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Gang members drawn to quiet P.G.


Published: January 23, 2009

MORE GANG members are taking up residence in Pacific Grove, according to detective Adam Sepagan, who arrested one of them Jan. 14 for drug offenses and probation violation — specifically, possessing “gang indicia” such as clothing indicating his Sureño affiliation.

“They’re moving into town,” he said, citing the area of Arkwright Court, where apartments are abundant and cheap. “Unless they do something wrong and we catch them, we can’t ask them not to live here. We’d like to.”

It’s mostly Hispanic gangs, according to Sepagan, and while Norteños were predominant for a while, more Sureños are arriving as of late.

Their taking up residence in “America’s Last Hometown” marks a change from the past, when Pacific Grove was considered neutral territory for Monterey County’s prolific gangs.

“For the longest time, those people didn’t come to P.G., because they didn’t want to get caught for something like a taillight,” and then be found driving a stolen car or having an outstanding warrant, Sepagan said. “But as things are getting worse throughout the county, sometimes they come here because they want to get away from the violence and everything.”

And even if they come to Pacific Grove to get away from violence, they commit crimes once they’re in town.

“Anytime you’ve got active gang members, it’s all funded by drugs, guns and crime,” Sepagan said.

That means Pacific Grove residents need to be more vigilant in protecting themselves, particularly from mail theft, which can lead to identity theft. Gangs have discovered how lucrative it can be to swipe people’s personal information from their unlocked mailboxes and then sell it to criminals who use it to steal victims’ identities and money.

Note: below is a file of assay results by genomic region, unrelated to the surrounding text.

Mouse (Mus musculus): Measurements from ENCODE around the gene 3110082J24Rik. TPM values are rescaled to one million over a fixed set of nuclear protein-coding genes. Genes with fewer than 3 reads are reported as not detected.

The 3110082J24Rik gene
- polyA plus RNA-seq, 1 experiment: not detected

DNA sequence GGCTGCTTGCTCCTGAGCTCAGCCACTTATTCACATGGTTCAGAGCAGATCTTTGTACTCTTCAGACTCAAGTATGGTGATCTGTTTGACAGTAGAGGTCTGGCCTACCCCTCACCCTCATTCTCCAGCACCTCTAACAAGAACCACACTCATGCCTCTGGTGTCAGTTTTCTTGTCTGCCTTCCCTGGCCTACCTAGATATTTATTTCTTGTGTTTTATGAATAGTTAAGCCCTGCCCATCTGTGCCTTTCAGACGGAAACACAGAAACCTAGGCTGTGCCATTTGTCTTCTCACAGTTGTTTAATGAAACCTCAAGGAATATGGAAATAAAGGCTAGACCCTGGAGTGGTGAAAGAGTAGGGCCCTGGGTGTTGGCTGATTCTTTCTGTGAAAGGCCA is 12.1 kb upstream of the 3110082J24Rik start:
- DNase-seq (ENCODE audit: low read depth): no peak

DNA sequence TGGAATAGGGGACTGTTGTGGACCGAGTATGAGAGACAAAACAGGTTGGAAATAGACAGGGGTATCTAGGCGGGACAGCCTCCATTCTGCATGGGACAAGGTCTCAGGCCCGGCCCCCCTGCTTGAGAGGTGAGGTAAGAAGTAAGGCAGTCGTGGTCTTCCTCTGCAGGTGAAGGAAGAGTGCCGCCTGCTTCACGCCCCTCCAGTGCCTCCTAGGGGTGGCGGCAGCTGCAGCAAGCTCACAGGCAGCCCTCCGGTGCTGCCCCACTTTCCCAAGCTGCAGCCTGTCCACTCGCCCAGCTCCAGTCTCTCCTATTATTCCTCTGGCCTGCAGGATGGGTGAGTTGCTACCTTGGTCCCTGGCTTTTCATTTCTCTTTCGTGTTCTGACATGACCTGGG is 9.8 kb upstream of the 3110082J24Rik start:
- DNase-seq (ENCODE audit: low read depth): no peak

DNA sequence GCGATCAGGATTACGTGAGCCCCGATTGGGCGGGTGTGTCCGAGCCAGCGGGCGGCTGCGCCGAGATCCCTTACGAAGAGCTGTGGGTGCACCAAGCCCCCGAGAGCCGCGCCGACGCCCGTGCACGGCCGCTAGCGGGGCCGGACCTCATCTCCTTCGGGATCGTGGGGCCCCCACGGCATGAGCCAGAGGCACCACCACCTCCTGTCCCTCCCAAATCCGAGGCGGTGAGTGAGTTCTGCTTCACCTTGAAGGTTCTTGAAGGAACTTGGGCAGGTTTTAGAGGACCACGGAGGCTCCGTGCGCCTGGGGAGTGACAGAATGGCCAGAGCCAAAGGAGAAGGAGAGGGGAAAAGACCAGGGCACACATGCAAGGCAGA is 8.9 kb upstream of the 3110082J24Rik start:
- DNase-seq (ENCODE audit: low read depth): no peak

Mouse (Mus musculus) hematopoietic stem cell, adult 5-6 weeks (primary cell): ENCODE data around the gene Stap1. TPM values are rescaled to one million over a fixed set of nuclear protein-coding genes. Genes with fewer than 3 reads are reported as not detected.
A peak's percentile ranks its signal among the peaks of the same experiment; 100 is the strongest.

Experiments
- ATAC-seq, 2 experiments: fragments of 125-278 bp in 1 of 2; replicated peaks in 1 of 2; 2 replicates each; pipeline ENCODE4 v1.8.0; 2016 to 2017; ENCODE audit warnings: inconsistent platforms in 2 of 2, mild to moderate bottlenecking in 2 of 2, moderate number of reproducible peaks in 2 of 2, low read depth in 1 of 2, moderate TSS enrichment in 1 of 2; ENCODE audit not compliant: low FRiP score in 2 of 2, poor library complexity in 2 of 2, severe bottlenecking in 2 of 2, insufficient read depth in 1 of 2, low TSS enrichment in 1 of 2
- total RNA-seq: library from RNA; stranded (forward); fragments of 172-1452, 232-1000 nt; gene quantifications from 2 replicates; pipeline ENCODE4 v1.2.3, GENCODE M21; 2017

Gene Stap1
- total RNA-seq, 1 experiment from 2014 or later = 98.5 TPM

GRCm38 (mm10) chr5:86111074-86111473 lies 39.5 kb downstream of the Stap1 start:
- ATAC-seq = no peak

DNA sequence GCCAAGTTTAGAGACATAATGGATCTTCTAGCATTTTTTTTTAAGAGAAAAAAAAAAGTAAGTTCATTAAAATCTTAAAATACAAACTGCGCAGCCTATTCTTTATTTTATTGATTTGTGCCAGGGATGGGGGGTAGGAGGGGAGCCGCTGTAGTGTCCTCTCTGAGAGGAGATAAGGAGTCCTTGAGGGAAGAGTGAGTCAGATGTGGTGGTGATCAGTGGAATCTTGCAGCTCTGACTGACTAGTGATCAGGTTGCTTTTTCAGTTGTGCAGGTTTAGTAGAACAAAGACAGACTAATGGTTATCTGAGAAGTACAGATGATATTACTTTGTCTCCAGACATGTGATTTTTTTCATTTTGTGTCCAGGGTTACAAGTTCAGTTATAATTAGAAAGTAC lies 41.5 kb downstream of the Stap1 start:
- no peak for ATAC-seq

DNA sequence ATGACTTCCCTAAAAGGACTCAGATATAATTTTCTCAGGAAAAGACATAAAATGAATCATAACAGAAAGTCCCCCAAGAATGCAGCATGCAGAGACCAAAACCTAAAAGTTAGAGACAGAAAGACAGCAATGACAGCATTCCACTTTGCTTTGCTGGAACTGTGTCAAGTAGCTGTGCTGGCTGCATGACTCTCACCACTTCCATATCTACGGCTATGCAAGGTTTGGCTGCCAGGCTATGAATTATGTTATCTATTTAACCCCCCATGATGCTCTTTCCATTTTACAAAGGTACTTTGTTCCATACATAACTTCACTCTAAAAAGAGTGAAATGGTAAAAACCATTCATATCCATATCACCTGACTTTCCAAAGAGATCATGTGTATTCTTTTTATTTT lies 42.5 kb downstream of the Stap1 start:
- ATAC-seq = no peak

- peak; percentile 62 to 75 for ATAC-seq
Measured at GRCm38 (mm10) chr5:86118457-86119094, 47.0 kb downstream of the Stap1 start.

“There are a lot of unsecured mailboxes,” Sepagan said.

“They just open the door and grab the mail.” But that’s easily prevented, he pointed out, by getting a post office box or purchasing a locking mailbox.

While police don’t learn of some gang members’ arrival until the department receives a tip or something goes wrong, officers usually know when a gang member on probation moves into town, since the county keeps track of where they live. In addition, some convicted gang members must register in person at the local police department whenever they relocate.

“When they’re on probation, we always keep an eye on them, and tips will come in,” Sepagan said. If police are suspicious, officers will arrange with the probation department for a sweep of past offenders and will pick up anyone found in violation.

It was in coordination with the probation department that officers arrested 23-year-old P.G. resident Jacinto Trinidad-Ruiz — a “validated gang member” — on Jan. 14 for possession of methamphetamine, drug paraphernalia and probation violation.